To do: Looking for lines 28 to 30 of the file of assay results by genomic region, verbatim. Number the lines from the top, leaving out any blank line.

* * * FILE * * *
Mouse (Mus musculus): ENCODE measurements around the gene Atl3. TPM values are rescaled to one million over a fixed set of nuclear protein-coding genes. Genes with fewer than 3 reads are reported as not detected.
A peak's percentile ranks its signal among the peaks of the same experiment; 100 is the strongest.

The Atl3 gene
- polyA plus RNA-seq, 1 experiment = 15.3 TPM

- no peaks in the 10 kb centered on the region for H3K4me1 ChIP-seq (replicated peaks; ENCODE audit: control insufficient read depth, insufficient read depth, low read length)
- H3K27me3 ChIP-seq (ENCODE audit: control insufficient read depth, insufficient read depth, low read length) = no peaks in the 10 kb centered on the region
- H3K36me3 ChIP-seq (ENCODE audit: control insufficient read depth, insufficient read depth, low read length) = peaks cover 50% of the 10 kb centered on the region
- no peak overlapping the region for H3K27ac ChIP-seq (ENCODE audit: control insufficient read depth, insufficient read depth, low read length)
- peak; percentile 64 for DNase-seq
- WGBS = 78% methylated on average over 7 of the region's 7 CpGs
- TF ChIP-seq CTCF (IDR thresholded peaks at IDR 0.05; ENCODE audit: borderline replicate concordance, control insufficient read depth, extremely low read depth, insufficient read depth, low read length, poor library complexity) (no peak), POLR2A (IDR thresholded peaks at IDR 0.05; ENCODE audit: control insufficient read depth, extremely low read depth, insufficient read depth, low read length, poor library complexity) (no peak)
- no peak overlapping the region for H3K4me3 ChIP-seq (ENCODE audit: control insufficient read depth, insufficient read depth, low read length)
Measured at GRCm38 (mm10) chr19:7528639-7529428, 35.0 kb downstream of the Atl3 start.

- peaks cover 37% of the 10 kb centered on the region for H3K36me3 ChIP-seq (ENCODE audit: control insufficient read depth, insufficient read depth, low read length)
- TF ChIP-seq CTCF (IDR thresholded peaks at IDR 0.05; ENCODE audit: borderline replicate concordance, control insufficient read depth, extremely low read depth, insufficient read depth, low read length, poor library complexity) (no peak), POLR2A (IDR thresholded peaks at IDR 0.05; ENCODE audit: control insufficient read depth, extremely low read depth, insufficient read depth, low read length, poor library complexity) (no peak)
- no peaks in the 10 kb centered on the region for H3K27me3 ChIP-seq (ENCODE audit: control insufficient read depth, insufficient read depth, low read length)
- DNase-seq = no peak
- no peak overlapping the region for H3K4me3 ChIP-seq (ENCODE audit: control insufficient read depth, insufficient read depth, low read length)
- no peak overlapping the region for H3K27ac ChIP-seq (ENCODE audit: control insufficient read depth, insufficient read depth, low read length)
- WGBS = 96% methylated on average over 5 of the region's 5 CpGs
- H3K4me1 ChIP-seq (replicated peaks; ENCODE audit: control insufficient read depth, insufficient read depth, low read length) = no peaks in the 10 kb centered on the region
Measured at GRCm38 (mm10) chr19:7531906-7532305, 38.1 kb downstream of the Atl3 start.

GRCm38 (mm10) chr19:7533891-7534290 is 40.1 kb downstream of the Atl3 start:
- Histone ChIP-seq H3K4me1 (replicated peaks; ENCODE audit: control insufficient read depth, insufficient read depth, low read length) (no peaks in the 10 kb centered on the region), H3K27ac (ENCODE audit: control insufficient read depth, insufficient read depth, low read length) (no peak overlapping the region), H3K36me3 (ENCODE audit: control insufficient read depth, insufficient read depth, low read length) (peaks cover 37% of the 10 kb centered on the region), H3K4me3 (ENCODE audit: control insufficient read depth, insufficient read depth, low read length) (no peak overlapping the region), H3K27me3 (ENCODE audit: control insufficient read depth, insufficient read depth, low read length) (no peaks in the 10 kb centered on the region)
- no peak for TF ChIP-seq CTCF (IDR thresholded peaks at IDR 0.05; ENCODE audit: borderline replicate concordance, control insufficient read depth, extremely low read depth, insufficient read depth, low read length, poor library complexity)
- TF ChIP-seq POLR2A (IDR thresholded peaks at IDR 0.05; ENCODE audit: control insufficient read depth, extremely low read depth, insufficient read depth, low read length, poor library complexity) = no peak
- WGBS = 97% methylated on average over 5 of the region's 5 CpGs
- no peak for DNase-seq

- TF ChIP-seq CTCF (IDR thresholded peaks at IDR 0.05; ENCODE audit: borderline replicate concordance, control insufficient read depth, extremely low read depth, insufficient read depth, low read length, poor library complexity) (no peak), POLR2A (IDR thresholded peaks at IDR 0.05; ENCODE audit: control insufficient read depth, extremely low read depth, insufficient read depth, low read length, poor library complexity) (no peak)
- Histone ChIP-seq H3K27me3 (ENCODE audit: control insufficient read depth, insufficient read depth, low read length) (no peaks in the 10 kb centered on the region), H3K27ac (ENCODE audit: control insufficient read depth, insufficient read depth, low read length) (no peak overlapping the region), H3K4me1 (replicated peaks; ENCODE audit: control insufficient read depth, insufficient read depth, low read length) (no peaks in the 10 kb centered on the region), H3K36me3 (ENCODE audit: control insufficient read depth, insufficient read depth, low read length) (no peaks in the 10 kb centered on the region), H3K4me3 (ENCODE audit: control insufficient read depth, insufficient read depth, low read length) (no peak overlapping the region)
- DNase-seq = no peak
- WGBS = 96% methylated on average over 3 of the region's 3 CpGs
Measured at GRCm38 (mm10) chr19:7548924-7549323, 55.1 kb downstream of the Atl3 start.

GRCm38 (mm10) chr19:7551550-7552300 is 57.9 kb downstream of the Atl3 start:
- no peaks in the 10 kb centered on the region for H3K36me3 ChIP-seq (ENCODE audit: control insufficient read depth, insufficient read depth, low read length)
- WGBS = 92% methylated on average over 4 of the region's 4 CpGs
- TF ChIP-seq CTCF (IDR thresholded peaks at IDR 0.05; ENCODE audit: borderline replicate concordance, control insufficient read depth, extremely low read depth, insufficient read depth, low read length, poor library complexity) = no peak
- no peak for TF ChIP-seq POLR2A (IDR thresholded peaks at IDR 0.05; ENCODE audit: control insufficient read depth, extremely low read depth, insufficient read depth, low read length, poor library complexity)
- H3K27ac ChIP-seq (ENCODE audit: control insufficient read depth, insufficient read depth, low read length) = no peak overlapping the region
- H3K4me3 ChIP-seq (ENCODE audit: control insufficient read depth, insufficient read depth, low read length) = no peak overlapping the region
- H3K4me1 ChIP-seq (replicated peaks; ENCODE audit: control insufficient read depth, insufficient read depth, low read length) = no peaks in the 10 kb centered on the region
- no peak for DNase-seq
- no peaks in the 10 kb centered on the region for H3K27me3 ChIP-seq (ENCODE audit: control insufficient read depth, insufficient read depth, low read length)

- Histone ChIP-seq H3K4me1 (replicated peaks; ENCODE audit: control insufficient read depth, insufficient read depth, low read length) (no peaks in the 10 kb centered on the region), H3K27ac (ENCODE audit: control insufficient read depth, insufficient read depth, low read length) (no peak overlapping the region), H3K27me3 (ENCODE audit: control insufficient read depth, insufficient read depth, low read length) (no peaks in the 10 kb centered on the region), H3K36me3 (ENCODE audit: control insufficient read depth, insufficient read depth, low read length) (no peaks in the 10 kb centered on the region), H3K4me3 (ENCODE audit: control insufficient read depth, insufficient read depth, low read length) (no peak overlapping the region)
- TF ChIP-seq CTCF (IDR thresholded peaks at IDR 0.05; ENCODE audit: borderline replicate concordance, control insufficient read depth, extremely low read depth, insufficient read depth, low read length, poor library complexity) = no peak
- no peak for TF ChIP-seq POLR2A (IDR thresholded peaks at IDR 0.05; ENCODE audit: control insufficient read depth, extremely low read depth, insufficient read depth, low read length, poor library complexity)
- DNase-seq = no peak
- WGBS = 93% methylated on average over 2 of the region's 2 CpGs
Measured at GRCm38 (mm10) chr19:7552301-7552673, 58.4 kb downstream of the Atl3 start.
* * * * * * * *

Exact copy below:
- no peak for DNase-seq

- TF ChIP-seq CTCF (IDR thresholded peaks at IDR 0.05; ENCODE audit: borderline replicate concordance, control insufficient read depth, extremely low read depth, insufficient read depth, low read length, poor library complexity) (no peak), POLR2A (IDR thresholded peaks at IDR 0.05; ENCODE audit: control insufficient read depth, extremely low read depth, insufficient read depth, low read length, poor library complexity) (no peak)
- Histone ChIP-seq H3K27me3 (ENCODE audit: control insufficient read depth, insufficient read depth, low read length) (no peaks in the 10 kb centered on the region), H3K27ac (ENCODE audit: control insufficient read depth, insufficient read depth, low read length) (no peak overlapping the region), H3K4me1 (replicated peaks; ENCODE audit: control insufficient read depth, insufficient read depth, low read length) (no peaks in the 10 kb centered on the region), H3K36me3 (ENCODE audit: control insufficient read depth, insufficient read depth, low read length) (no peaks in the 10 kb centered on the region), H3K4me3 (ENCODE audit: control insufficient read depth, insufficient read depth, low read length) (no peak overlapping the region)